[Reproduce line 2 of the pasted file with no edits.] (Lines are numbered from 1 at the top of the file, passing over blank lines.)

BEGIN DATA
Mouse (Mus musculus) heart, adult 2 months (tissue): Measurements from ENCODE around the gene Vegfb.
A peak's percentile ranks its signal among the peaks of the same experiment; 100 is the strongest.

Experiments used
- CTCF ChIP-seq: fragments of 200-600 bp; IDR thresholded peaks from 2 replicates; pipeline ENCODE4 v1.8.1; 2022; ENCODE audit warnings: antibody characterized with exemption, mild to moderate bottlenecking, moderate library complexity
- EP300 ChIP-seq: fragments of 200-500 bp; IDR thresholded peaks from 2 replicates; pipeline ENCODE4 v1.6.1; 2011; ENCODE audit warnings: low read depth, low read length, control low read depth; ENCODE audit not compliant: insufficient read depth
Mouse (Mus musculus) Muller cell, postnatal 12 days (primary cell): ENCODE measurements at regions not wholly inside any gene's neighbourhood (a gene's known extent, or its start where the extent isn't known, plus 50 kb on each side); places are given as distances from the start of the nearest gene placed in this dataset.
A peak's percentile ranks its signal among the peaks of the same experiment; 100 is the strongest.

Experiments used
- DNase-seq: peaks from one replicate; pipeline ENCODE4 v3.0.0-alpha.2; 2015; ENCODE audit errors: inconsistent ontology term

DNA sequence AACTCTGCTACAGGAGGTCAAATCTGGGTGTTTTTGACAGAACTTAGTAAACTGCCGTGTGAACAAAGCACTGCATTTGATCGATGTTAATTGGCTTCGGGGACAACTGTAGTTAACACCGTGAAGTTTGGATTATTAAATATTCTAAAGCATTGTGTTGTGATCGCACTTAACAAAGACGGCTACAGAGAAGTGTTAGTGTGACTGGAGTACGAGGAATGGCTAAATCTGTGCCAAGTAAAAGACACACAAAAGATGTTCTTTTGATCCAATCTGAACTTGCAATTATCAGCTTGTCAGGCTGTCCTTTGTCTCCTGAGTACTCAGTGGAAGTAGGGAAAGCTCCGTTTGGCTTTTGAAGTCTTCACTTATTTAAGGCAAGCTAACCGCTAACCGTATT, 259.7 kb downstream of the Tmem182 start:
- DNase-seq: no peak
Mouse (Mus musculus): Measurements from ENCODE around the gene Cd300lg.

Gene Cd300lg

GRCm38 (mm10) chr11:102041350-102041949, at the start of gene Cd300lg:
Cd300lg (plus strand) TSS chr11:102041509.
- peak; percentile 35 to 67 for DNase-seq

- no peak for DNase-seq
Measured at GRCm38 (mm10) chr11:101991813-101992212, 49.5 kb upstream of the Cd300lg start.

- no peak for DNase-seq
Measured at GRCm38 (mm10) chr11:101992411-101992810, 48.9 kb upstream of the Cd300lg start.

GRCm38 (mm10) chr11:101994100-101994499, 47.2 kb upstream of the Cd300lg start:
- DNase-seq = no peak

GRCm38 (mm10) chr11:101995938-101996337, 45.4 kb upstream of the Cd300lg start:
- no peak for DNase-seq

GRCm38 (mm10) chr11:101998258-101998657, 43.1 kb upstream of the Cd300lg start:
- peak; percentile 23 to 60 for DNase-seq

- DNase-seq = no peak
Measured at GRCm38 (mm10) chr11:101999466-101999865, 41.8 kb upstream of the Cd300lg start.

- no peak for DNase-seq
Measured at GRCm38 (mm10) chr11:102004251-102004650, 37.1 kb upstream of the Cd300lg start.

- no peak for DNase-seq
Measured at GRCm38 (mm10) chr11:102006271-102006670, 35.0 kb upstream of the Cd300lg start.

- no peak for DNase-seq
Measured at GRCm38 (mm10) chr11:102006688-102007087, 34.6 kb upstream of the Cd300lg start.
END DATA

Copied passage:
A peak's percentile ranks its signal among the peaks of the same experiment; 100 is the strongest.